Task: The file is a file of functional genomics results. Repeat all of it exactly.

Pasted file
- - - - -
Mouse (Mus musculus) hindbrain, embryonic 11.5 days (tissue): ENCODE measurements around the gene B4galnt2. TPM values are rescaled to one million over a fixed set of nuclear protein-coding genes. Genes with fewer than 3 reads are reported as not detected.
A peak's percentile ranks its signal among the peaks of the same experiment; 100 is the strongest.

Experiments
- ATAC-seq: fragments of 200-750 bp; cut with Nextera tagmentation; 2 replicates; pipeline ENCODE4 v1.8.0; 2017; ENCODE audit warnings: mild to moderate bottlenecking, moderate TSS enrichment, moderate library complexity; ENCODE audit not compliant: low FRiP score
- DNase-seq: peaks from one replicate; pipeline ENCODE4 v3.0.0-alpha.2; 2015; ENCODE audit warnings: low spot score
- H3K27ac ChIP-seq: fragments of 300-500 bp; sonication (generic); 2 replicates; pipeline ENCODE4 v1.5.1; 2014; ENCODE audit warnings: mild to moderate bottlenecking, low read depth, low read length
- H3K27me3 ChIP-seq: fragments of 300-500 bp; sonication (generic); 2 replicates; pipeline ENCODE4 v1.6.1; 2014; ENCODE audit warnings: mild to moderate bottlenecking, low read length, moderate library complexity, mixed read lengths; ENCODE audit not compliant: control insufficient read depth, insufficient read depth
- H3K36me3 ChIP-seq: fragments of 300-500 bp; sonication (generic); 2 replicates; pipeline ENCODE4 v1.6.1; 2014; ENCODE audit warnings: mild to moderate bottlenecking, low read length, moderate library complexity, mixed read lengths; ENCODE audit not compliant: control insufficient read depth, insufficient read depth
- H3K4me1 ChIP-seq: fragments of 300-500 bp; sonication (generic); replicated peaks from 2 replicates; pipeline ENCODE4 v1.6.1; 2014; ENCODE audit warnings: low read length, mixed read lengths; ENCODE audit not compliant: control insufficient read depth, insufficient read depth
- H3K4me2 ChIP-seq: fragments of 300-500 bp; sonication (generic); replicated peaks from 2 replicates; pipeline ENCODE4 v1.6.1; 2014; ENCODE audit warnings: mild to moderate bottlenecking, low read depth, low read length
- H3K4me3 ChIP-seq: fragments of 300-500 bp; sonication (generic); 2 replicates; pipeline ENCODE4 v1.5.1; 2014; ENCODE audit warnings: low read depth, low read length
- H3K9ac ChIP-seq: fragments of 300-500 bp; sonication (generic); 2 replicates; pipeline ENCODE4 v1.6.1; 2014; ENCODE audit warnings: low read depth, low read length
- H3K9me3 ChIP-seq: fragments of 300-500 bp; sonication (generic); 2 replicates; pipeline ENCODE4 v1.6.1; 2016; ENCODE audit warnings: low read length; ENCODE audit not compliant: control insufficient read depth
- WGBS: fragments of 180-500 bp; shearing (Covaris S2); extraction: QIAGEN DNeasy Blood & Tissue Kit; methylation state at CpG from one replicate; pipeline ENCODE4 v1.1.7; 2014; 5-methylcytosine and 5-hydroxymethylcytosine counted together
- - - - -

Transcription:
Mouse (Mus musculus) hindbrain, embryonic 11.5 days (tissue): ENCODE measurements around the gene B4galnt2. TPM values are rescaled to one million over a fixed set of nuclear protein-coding genes. Genes with fewer than 3 reads are reported as not detected.
A peak's percentile ranks its signal among the peaks of the same experiment; 100 is the strongest.

Experiments
- ATAC-seq: fragments of 200-750 bp; cut with Nextera tagmentation; 2 replicates; pipeline ENCODE4 v1.8.0; 2017; ENCODE audit warnings: mild to moderate bottlenecking, moderate TSS enrichment, moderate library complexity; ENCODE audit not compliant: low FRiP score
- DNase-seq: peaks from one replicate; pipeline ENCODE4 v3.0.0-alpha.2; 2015; ENCODE audit warnings: low spot score
- H3K27ac ChIP-seq: fragments of 300-500 bp; sonication (generic); 2 replicates; pipeline ENCODE4 v1.5.1; 2014; ENCODE audit warnings: mild to moderate bottlenecking, low read depth, low read length
- H3K27me3 ChIP-seq: fragments of 300-500 bp; sonication (generic); 2 replicates; pipeline ENCODE4 v1.6.1; 2014; ENCODE audit warnings: mild to moderate bottlenecking, low read length, moderate library complexity, mixed read lengths; ENCODE audit not compliant: control insufficient read depth, insufficient read depth
- H3K36me3 ChIP-seq: fragments of 300-500 bp; sonication (generic); 2 replicates; pipeline ENCODE4 v1.6.1; 2014; ENCODE audit warnings: mild to moderate bottlenecking, low read length, moderate library complexity, mixed read lengths; ENCODE audit not compliant: control insufficient read depth, insufficient read depth
- H3K4me1 ChIP-seq: fragments of 300-500 bp; sonication (generic); replicated peaks from 2 replicates; pipeline ENCODE4 v1.6.1; 2014; ENCODE audit warnings: low read length, mixed read lengths; ENCODE audit not compliant: control insufficient read depth, insufficient read depth
- H3K4me2 ChIP-seq: fragments of 300-500 bp; sonication (generic); replicated peaks from 2 replicates; pipeline ENCODE4 v1.6.1; 2014; ENCODE audit warnings: mild to moderate bottlenecking, low read depth, low read length
- H3K4me3 ChIP-seq: fragments of 300-500 bp; sonication (generic); 2 replicates; pipeline ENCODE4 v1.5.1; 2014; ENCODE audit warnings: low read depth, low read length
- H3K9ac ChIP-seq: fragments of 300-500 bp; sonication (generic); 2 replicates; pipeline ENCODE4 v1.6.1; 2014; ENCODE audit warnings: low read depth, low read length
- H3K9me3 ChIP-seq: fragments of 300-500 bp; sonication (generic); 2 replicates; pipeline ENCODE4 v1.6.1; 2016; ENCODE audit warnings: low read length; ENCODE audit not compliant: control insufficient read depth
- WGBS: fragments of 180-500 bp; shearing (Covaris S2); extraction: QIAGEN DNeasy Blood & Tissue Kit; methylation state at CpG from one replicate; pipeline ENCODE4 v1.1.7; 2014; 5-methylcytosine and 5-hydroxymethylcytosine counted together